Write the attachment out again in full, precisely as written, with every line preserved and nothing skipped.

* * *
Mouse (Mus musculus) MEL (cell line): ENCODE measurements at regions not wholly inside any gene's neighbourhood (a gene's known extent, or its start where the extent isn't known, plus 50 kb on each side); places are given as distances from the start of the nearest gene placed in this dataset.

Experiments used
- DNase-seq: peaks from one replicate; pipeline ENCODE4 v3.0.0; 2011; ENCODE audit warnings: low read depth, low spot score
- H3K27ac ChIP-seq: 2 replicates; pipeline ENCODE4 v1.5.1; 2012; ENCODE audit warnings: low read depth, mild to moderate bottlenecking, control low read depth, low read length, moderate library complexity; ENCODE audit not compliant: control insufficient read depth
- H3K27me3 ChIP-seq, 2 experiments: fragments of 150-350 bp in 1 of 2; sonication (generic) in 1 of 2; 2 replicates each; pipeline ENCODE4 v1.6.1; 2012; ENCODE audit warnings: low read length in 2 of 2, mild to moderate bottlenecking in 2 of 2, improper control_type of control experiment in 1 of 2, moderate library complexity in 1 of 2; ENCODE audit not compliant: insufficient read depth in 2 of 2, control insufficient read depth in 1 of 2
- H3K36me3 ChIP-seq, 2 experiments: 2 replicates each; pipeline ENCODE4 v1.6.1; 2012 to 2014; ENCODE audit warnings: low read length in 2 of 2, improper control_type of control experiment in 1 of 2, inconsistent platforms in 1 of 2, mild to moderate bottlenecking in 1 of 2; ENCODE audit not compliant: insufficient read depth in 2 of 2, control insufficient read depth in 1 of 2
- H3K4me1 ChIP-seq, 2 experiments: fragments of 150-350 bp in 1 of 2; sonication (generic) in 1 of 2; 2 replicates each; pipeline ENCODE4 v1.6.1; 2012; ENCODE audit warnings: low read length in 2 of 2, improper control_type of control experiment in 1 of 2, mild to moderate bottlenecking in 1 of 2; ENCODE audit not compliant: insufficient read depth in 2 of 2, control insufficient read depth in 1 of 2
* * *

Mouse (Mus musculus) MEL (cell line): ENCODE measurements at regions not wholly inside any gene's neighbourhood (a gene's known extent, or its start where the extent isn't known, plus 50 kb on each side); places are given as distances from the start of the nearest gene placed in this dataset.

Experiments used
- DNase-seq: peaks from one replicate; pipeline ENCODE4 v3.0.0; 2011; ENCODE audit warnings: low read depth, low spot score
- H3K27ac ChIP-seq: 2 replicates; pipeline ENCODE4 v1.5.1; 2012; ENCODE audit warnings: low read depth, mild to moderate bottlenecking, control low read depth, low read length, moderate library complexity; ENCODE audit not compliant: control insufficient read depth
- H3K27me3 ChIP-seq, 2 experiments: fragments of 150-350 bp in 1 of 2; sonication (generic) in 1 of 2; 2 replicates each; pipeline ENCODE4 v1.6.1; 2012; ENCODE audit warnings: low read length in 2 of 2, mild to moderate bottlenecking in 2 of 2, improper control_type of control experiment in 1 of 2, moderate library complexity in 1 of 2; ENCODE audit not compliant: insufficient read depth in 2 of 2, control insufficient read depth in 1 of 2
- H3K36me3 ChIP-seq, 2 experiments: 2 replicates each; pipeline ENCODE4 v1.6.1; 2012 to 2014; ENCODE audit warnings: low read length in 2 of 2, improper control_type of control experiment in 1 of 2, inconsistent platforms in 1 of 2, mild to moderate bottlenecking in 1 of 2; ENCODE audit not compliant: insufficient read depth in 2 of 2, control insufficient read depth in 1 of 2
- H3K4me1 ChIP-seq, 2 experiments: fragments of 150-350 bp in 1 of 2; sonication (generic) in 1 of 2; 2 replicates each; pipeline ENCODE4 v1.6.1; 2012; ENCODE audit warnings: low read length in 2 of 2, improper control_type of control experiment in 1 of 2, mild to moderate bottlenecking in 1 of 2; ENCODE audit not compliant: insufficient read depth in 2 of 2, control insufficient read depth in 1 of 2